Redazione, 29 giugno 2021. Dall’outlook semestrale del Global Investment Committee di Nuveen. How do you manage climate change risk embedded in a large institutional portfolio?


The General Account (GA) investment committee has been thinking about this long before we committed, in May, to the GA becoming net zero carbon by 2050.

With governments and regulators continuing to pursue their commitments to the Paris Agreement, we, as investors, need to stay ahead of the issue.

It is part of our fiduciary duty, so the internal discussions were focused less on the why and more on the how. Currently, climate change isn’t definitively priced in capital markets.

We are dealing with a complex and relatively unknown set of risks without much historical precedent.

Add to that the idea that managing for climate change is adding an additional constraint on the portfolio, and our task of sourcing the best risk-adjusted returns to meet our long-term investment objectives becomes even more demanding.

Our strategic, dynamic and tactical asset allocation process is built around allowing us to adapt and manage through different market environments over time.

Setting a longterm carbon target, aligned with the current science and the global Paris Agreement, with flexible interim targets will allow us to do the same.

As the world acts and reacts to climate change, we want to create resilient portfolios that deliver risk-adjusted returns over many different scenarios.

For the GA’s investment committee, this is a huge financial projections exercise.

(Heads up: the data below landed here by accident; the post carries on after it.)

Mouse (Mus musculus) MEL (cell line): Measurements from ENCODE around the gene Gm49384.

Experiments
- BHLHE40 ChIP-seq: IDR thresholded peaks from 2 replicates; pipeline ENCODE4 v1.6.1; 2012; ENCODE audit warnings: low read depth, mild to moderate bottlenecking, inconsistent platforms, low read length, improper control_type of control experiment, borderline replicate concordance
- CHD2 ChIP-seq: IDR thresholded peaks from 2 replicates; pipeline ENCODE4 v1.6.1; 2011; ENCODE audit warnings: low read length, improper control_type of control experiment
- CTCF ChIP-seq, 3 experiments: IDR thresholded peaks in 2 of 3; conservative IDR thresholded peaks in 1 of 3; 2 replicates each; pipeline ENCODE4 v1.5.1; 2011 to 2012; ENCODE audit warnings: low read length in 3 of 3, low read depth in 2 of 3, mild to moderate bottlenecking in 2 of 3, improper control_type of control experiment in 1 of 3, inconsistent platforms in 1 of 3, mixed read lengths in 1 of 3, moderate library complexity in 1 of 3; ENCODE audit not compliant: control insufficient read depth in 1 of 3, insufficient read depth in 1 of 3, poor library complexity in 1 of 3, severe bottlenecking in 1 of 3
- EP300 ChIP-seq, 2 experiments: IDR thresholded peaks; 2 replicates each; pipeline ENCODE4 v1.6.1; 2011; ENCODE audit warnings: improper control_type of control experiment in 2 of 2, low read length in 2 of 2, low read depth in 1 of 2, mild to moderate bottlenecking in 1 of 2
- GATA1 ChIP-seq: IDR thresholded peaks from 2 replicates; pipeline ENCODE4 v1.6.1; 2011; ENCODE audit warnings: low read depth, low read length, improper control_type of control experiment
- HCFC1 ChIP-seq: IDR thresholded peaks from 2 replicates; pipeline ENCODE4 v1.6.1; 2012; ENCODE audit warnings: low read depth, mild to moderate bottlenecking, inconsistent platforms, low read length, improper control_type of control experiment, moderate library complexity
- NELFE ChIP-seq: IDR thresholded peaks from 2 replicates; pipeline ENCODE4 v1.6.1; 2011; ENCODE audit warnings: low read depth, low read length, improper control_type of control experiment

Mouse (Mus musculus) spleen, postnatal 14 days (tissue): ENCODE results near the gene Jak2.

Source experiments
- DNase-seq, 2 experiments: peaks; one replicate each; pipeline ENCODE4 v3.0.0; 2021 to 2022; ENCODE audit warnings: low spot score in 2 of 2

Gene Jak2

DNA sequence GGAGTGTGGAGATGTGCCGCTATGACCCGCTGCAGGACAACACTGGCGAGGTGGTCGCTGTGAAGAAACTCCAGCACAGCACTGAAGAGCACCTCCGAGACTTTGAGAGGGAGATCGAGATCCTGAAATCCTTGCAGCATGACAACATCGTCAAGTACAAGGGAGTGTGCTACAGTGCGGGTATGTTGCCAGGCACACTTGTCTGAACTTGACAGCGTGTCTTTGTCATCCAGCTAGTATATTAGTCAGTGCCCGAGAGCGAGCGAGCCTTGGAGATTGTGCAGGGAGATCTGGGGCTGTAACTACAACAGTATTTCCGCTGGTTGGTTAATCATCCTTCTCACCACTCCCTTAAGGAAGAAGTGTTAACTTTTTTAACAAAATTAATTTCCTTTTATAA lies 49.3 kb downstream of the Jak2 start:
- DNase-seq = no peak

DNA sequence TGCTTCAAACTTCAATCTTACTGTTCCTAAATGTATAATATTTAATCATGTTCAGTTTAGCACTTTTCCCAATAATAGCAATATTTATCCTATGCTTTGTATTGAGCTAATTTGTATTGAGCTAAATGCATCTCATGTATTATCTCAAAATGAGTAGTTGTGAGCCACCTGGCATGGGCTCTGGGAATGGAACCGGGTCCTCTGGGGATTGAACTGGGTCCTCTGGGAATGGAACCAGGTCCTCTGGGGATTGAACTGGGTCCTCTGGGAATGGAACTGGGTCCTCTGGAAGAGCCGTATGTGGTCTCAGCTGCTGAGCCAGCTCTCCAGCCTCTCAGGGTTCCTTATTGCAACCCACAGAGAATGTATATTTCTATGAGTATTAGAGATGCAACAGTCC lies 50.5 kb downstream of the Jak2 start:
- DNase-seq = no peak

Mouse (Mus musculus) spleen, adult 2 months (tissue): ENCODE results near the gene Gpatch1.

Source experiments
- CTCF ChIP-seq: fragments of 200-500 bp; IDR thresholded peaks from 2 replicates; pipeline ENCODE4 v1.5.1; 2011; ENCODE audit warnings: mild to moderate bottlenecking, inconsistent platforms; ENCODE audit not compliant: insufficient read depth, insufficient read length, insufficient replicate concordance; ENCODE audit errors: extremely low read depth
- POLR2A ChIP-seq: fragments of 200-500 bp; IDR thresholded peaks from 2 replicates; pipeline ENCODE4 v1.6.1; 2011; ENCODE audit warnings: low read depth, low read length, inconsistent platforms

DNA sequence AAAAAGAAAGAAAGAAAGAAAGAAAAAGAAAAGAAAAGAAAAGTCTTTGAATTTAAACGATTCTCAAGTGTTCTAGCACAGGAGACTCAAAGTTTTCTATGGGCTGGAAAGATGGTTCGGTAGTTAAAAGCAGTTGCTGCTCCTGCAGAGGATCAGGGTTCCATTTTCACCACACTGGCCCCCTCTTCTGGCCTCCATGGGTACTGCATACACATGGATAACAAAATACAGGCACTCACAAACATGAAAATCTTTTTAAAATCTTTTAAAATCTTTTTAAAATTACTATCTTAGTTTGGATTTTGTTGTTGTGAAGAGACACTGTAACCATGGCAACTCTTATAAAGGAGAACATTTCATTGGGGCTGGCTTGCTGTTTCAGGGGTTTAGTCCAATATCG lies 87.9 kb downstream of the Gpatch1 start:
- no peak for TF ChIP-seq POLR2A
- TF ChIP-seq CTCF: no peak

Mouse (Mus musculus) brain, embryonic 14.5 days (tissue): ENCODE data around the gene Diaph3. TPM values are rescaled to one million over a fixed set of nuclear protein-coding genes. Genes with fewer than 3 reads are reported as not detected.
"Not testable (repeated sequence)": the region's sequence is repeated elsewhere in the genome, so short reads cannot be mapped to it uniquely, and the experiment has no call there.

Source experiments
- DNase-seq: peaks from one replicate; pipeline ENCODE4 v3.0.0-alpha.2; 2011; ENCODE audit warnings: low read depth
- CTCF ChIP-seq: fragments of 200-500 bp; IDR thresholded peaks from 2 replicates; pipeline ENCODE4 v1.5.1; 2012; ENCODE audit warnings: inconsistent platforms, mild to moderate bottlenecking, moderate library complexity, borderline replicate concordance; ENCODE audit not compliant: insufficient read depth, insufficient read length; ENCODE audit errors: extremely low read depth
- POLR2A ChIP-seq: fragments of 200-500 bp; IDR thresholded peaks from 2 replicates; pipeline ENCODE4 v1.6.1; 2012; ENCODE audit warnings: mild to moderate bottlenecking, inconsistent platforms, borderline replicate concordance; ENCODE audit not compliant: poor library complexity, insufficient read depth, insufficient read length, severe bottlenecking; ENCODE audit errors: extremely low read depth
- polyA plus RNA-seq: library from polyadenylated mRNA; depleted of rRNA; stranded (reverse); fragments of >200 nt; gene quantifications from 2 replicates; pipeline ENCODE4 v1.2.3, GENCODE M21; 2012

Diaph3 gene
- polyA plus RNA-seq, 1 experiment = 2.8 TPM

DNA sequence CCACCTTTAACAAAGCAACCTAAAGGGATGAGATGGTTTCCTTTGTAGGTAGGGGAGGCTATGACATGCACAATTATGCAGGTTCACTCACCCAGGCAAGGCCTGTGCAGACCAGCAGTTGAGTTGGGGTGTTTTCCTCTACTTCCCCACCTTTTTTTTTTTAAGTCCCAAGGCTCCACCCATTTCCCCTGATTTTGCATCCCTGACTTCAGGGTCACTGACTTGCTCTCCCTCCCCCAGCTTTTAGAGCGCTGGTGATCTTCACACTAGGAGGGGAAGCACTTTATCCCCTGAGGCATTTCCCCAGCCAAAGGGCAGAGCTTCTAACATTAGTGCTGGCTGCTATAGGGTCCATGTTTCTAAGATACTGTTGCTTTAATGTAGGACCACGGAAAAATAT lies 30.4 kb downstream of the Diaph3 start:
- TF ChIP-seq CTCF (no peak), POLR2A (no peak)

It requires an enormous amount of data, much of which isn’t comparable across asset classes or in some cases doesn’t yet exist. Take sovereign bonds as an example.

There is no standardized way to measure the greenhouse gas emissions of a U.S. Treasury bond. Also, as governments and private entities transition away from carbon, the physical risks associated with climate change diminish.

Ultimately a chief benefit of making a net zero carbon commitment is that it rallies the organization and directs resources to solving these problems.

And as the quantity and quality of the data improve, markets can price climate risk more efficiently, allowing investors like us to make betterinformed decisions.

We also realize that we can’t completely reduce all of our financed emissions to zero.

So part of our task is to allocate capital to profitable enterprises that can provide negative emissions, such as carbon removal or sinks, to complement our main reduction efforts.

This could involve strategies such as investing in agriculture, timber or bioenergy with carbon capture and storage technology.

Additionally, we have to consider protecting against the physical effects of climate risk, especially if we consider the possibility of the world failing to meet the Paris Agreement.

It’s an unfortunate but possible scenario, and one of the many that a resilient, long-term portfolio should be positioned for.

This is a challenge of known and unknown variables.

For the GA, our solution is to try to stay ahead of the problem in order to properly meet our long-term investment goals in a rapidly changing environment.OUT